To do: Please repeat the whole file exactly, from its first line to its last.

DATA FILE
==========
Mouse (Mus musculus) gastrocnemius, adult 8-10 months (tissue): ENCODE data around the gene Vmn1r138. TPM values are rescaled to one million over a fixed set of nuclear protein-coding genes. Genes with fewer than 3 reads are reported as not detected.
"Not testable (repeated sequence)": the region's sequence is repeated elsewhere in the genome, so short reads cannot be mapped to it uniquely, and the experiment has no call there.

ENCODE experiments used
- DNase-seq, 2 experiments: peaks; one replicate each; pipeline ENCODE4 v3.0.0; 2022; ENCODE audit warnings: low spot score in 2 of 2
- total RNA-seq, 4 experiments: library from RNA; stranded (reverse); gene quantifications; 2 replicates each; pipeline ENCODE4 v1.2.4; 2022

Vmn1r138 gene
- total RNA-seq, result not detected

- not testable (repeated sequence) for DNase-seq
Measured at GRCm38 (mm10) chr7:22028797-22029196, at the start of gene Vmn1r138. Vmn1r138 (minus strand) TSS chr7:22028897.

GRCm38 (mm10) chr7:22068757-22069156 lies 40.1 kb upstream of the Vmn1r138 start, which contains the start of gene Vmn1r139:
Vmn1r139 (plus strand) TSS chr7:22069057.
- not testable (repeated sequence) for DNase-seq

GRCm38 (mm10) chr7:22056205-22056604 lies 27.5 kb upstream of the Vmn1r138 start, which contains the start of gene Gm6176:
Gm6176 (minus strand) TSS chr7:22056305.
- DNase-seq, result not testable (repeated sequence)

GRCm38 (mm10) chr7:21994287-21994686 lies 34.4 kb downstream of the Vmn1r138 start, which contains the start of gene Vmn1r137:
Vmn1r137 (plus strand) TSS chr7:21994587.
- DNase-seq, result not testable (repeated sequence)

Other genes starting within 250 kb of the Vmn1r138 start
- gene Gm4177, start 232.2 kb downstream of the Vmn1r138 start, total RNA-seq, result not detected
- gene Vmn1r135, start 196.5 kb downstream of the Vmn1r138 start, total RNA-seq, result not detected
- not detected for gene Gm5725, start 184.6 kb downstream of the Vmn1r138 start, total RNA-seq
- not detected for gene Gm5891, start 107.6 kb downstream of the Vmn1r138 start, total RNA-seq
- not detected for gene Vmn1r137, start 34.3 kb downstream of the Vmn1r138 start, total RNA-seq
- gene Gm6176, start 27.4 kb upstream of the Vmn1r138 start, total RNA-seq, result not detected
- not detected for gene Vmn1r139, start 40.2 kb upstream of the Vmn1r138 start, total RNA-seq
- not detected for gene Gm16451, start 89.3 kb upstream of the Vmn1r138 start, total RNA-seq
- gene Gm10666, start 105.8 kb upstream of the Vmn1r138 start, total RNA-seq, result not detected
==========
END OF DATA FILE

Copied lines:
Mouse (Mus musculus) gastrocnemius, adult 8-10 months (tissue): ENCODE data around the gene Vmn1r138. TPM values are rescaled to one million over a fixed set of nuclear protein-coding genes. Genes with fewer than 3 reads are reported as not detected.
"Not testable (repeated sequence)": the region's sequence is repeated elsewhere in the genome, so short reads cannot be mapped to it uniquely, and the experiment has no call there.

ENCODE experiments used
- DNase-seq, 2 experiments: peaks; one replicate each; pipeline ENCODE4 v3.0.0; 2022; ENCODE audit warnings: low spot score in 2 of 2
- total RNA-seq, 4 experiments: library from RNA; stranded (reverse); gene quantifications; 2 replicates each; pipeline ENCODE4 v1.2.4; 2022

Vmn1r138 gene
- total RNA-seq, result not detected

- not testable (repeated sequence) for DNase-seq
Measured at GRCm38 (mm10) chr7:22028797-22029196, at the start of gene Vmn1r138. Vmn1r138 (minus strand) TSS chr7:22028897.

GRCm38 (mm10) chr7:22068757-22069156 lies 40.1 kb upstream of the Vmn1r138 start, which contains the start of gene Vmn1r139:
Vmn1r139 (plus strand) TSS chr7:22069057.
- not testable (repeated sequence) for DNase-seq

GRCm38 (mm10) chr7:22056205-22056604 lies 27.5 kb upstream of the Vmn1r138 start, which contains the start of gene Gm6176:
Gm6176 (minus strand) TSS chr7:22056305.
- DNase-seq, result not testable (repeated sequence)

GRCm38 (mm10) chr7:21994287-21994686 lies 34.4 kb downstream of the Vmn1r138 start, which contains the start of gene Vmn1r137:
Vmn1r137 (plus strand) TSS chr7:21994587.
- DNase-seq, result not testable (repeated sequence)

Other genes starting within 250 kb of the Vmn1r138 start
- gene Gm4177, start 232.2 kb downstream of the Vmn1r138 start, total RNA-seq, result not detected
- gene Vmn1r135, start 196.5 kb downstream of the Vmn1r138 start, total RNA-seq, result not detected
- not detected for gene Gm5725, start 184.6 kb downstream of the Vmn1r138 start, total RNA-seq
- not detected for gene Gm5891, start 107.6 kb downstream of the Vmn1r138 start, total RNA-seq
- not detected for gene Vmn1r137, start 34.3 kb downstream of the Vmn1r138 start, total RNA-seq
- gene Gm6176, start 27.4 kb upstream of the Vmn1r138 start, total RNA-seq, result not detected
- not detected for gene Vmn1r139, start 40.2 kb upstream of the Vmn1r138 start, total RNA-seq
- not detected for gene Gm16451, start 89.3 kb upstream of the Vmn1r138 start, total RNA-seq
- gene Gm10666, start 105.8 kb upstream of the Vmn1r138 start, total RNA-seq, result not detected